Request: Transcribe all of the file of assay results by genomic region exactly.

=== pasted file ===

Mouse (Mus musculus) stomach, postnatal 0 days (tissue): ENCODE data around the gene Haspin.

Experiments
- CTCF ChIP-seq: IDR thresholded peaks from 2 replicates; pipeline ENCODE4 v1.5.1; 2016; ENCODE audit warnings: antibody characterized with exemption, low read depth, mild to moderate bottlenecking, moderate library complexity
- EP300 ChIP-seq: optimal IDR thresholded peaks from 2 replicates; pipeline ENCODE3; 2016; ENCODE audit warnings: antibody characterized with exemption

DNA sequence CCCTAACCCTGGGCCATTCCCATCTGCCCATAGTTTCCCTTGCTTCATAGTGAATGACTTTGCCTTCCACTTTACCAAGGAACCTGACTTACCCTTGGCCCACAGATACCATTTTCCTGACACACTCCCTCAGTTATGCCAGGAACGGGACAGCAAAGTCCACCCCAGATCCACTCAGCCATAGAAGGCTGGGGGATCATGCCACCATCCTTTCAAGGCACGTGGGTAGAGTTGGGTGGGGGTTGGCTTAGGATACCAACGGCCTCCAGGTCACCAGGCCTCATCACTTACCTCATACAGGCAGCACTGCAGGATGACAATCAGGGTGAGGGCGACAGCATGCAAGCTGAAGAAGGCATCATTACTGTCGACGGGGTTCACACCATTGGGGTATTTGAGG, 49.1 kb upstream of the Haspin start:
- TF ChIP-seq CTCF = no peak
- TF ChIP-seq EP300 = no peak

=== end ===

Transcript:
Mouse (Mus musculus) stomach, postnatal 0 days (tissue): ENCODE data around the gene Haspin.

Experiments
- CTCF ChIP-seq: IDR thresholded peaks from 2 replicates; pipeline ENCODE4 v1.5.1; 2016; ENCODE audit warnings: antibody characterized with exemption, low read depth, mild to moderate bottlenecking, moderate library complexity
- EP300 ChIP-seq: optimal IDR thresholded peaks from 2 replicates; pipeline ENCODE3; 2016; ENCODE audit warnings: antibody characterized with exemption

DNA sequence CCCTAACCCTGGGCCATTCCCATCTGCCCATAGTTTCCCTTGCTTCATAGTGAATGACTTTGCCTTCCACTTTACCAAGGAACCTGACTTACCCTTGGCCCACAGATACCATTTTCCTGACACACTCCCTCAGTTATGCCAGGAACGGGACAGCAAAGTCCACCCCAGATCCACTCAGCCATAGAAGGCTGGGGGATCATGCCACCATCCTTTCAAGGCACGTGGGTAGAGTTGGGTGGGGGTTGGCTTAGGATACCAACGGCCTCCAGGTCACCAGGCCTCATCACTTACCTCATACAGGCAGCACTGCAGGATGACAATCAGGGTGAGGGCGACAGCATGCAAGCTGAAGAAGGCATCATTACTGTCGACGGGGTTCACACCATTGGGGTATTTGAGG, 49.1 kb upstream of the Haspin start:
- TF ChIP-seq CTCF = no peak
- TF ChIP-seq EP300 = no peak